In the U.S., phage therapy is generally employed on a case-by-case basis and as a last resort involving terminally ill patients who've exhausted all other medical options. But on a hopeful note, in February 2018, the Food and Drug Administration (FDA) approved a new Phase 1/2 clinical trial in humans to test a new bacteriophage treatment for Crohn's disease. Phage therapy has been practiced successfully for decades in eastern Europe at medical facilities like the Eliava Phage Therapy Center in Tblisi, Georgia, where the therapy originated in 1923. And currently doctors in Belgium have begun to implement phage treatments by prescribing custom-made phage cocktails that are made in compound pharmacies.

The major obstacle to introducing phage therapy in Western medicine is the lack of any appropriate regulatory and legal framework or oversight. Currently the FDA maintains an "eleventh hour" hotline that lets doctors ask for approval to use an unapproved medical treatment on a patient if all other options have been exhausted and hope is all but lost. Once permission is granted, the process of acquiring phages and administering phage therapy becomes a complex collaborative effort between doctors, scientists, regulatory agencies and families of the patients — without a moment to spare and a life literally hanging in the balance.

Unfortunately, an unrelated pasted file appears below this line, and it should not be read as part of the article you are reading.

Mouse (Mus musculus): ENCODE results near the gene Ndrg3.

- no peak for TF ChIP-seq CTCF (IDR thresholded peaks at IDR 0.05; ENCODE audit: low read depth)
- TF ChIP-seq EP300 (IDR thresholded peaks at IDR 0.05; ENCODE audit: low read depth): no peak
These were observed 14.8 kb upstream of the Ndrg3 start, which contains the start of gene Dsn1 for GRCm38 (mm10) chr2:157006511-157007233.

Asked if phage therapy should be taken seriously by Western medicine, Weiss says, "Given the crisis of antibiotic resistance that we currently face, we must seriously consider all available treatment options. There is growing support to rigorously explore phage therapy and the role it could play in combating superbugs."